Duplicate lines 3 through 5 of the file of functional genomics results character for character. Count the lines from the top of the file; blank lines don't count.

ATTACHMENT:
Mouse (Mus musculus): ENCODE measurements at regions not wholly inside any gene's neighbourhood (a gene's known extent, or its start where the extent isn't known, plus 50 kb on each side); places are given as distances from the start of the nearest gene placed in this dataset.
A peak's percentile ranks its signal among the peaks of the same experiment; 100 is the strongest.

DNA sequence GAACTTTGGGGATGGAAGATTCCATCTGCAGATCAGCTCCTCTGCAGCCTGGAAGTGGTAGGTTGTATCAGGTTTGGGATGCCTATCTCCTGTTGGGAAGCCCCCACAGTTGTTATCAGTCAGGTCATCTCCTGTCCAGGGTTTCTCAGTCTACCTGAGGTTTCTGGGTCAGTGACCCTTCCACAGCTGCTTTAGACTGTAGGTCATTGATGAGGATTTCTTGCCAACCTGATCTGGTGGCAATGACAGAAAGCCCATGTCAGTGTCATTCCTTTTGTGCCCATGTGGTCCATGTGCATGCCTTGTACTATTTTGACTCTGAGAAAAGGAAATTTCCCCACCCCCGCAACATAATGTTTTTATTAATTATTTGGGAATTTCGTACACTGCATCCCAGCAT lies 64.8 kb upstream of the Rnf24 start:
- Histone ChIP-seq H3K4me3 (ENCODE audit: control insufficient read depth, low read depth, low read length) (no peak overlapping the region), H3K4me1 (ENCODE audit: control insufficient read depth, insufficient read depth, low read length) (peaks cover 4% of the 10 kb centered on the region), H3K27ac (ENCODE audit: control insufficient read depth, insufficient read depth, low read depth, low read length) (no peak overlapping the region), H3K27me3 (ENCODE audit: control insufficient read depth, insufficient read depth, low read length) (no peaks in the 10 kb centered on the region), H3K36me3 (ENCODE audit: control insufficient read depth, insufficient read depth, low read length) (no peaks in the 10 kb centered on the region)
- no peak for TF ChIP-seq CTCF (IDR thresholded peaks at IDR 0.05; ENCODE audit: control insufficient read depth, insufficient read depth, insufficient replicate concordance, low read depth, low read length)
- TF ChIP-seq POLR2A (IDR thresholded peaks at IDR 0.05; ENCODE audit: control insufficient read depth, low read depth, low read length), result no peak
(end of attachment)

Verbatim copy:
DNA sequence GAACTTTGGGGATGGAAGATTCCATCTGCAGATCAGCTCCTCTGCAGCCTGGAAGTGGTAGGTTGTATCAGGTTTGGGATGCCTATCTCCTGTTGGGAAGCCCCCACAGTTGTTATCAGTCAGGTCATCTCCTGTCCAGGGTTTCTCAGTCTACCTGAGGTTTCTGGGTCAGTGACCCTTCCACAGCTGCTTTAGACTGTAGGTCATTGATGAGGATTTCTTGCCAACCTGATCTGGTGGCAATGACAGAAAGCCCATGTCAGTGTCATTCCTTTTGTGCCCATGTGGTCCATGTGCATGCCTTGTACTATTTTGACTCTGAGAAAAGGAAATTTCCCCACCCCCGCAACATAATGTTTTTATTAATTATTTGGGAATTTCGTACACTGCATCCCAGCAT lies 64.8 kb upstream of the Rnf24 start:
- Histone ChIP-seq H3K4me3 (ENCODE audit: control insufficient read depth, low read depth, low read length) (no peak overlapping the region), H3K4me1 (ENCODE audit: control insufficient read depth, insufficient read depth, low read length) (peaks cover 4% of the 10 kb centered on the region), H3K27ac (ENCODE audit: control insufficient read depth, insufficient read depth, low read depth, low read length) (no peak overlapping the region), H3K27me3 (ENCODE audit: control insufficient read depth, insufficient read depth, low read length) (no peaks in the 10 kb centered on the region), H3K36me3 (ENCODE audit: control insufficient read depth, insufficient read depth, low read length) (no peaks in the 10 kb centered on the region)
- no peak for TF ChIP-seq CTCF (IDR thresholded peaks at IDR 0.05; ENCODE audit: control insufficient read depth, insufficient read depth, insufficient replicate concordance, low read depth, low read length)